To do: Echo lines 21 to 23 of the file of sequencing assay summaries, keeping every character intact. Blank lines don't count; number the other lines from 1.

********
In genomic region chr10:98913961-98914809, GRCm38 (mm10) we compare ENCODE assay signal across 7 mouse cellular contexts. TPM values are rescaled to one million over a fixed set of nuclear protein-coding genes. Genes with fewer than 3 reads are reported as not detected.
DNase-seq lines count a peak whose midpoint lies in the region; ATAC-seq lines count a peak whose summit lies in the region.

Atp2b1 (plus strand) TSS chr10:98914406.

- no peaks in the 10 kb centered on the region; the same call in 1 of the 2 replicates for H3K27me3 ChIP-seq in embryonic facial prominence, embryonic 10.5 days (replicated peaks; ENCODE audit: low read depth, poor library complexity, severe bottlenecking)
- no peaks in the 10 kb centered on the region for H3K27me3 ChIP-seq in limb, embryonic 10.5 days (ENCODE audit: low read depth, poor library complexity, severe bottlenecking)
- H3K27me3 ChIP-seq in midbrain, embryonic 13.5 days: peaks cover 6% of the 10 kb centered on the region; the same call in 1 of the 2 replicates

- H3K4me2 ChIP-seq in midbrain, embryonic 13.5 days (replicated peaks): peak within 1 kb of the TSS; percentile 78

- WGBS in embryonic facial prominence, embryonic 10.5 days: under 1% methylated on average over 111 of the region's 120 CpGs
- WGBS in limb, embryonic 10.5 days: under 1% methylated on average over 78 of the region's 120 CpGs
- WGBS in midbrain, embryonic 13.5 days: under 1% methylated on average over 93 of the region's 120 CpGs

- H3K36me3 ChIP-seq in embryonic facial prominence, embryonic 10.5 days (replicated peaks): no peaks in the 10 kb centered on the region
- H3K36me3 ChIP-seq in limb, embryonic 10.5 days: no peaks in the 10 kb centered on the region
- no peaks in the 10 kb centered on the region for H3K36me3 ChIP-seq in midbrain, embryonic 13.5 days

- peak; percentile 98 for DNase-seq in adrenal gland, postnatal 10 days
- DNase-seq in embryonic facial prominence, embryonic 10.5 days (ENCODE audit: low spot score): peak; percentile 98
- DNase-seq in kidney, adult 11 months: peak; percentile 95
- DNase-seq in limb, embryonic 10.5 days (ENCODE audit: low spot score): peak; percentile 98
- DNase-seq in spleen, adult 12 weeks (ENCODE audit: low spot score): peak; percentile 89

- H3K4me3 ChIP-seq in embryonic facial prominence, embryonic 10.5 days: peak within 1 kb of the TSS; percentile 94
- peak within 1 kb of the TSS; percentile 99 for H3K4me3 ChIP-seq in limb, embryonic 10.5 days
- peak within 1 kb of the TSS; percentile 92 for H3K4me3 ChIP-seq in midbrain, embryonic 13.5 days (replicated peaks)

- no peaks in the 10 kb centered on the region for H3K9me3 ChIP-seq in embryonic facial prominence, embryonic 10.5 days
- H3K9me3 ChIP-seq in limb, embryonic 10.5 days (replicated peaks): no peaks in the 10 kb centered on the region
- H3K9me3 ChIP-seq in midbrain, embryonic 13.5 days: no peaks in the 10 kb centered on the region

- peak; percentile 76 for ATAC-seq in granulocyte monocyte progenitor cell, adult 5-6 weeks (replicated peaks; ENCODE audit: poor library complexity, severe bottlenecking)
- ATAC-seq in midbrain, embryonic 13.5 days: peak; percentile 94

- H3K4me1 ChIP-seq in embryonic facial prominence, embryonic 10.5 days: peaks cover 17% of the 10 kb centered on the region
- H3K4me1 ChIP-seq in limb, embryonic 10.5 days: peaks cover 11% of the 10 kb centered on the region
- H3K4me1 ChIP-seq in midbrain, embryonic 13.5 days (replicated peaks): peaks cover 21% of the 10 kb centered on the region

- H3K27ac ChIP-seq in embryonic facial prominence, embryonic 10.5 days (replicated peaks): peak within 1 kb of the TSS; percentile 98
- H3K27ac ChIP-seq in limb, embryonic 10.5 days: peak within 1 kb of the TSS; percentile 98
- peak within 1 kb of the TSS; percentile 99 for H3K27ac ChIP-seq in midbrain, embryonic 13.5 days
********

- peak within 1 kb of the TSS; percentile 92 for H3K4me3 ChIP-seq in midbrain, embryonic 13.5 days (replicated peaks)

- no peaks in the 10 kb centered on the region for H3K9me3 ChIP-seq in embryonic facial prominence, embryonic 10.5 days
- H3K9me3 ChIP-seq in limb, embryonic 10.5 days (replicated peaks): no peaks in the 10 kb centered on the region